Investors pushed stock markets higher Friday on continued optimism over vaccines and on signs of progress on a new US stimulus, though surging infections and deaths highlighted the painful, immediate reality of the coronavirus crisis.
In foreign exchange, the pound held its own even as European doubts over a post-Brexit trade deal with Britain boiled over on Friday.
France has threatened a veto as intense negotiations entered what could be their final hours.
The euro meanwhile rose versus the dollar before Friday's release of key US jobs data.
Brent crude oil hit its highest level since March, at close to $50 a barrel, after OPEC and its oil-producing allies on Thursday struck a deal to offer flexibility over changes to production in the coming months.
Elsewhere, the Bombay Stock Exchange's Sensex index passed the 45 000 points mark for the first time after India central bank chief Shaktikanta Das expressed confidence in the local economy.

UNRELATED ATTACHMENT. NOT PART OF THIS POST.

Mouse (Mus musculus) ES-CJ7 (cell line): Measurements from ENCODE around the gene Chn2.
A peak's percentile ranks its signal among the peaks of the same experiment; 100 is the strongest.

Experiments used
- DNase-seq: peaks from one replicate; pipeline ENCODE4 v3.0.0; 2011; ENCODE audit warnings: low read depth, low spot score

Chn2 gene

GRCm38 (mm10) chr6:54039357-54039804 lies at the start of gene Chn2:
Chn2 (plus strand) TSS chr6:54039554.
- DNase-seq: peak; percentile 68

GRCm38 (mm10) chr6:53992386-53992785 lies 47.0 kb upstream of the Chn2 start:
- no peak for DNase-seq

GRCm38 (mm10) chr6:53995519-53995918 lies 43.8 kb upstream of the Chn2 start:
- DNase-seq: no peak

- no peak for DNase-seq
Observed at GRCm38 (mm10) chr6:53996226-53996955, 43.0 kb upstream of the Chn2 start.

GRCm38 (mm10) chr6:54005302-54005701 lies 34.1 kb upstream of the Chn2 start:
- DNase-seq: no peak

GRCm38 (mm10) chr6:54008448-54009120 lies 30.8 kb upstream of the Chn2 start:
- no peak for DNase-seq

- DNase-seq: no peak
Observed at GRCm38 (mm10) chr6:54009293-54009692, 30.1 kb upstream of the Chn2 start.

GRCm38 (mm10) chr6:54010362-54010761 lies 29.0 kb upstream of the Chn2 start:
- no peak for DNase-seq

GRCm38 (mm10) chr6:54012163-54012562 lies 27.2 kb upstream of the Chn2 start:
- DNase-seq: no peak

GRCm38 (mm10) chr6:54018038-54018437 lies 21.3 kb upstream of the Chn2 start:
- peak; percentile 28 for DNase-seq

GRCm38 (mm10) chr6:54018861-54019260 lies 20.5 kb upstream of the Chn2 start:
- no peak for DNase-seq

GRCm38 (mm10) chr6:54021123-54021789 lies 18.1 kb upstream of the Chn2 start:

Das on Friday said Asia's third-largest economy was recovering faster than expected from the pandemic shock, adding that GDP would fall 7.5% this year instead of 9.5% as previously projected.
"There's plenty of enthusiasm around at the moment, whether that be vaccine results or stimulus talks on Capitol Hill," noted Oanda market analyst Craig Erlam.
"For the first time this year, things are looking up and that optimism can be felt throughout these markets."
While the consensus is that the world can next year begin returning to normal as people are inoculated, observers warn lockdowns and other containment measures currently in place are crippling businesses and jobs.
The United States recorded more than 210 000 new cases in a 24-hour stretch to Thursday evening, and more than 2 900 deaths, according to Johns Hopkins University.
And Italy registered 993 deaths, an all-time high.
The figures reinforce the need for governments to maintain restrictions, with Britain, France and Germany among the major economies imposing strict containment measures.
California, the richest state in the US, is on the brink of introducing a limited lockdown.
Focus is also firmly on Washington as US lawmakers appear to be finally inching towards an agreement on a new stimulus for the world's biggest economy before the Christmas break.
Democratic leaders have backed a $908-billion bipartisan proposal as a starting point for discussions, and some top Republicans are also warming to the idea.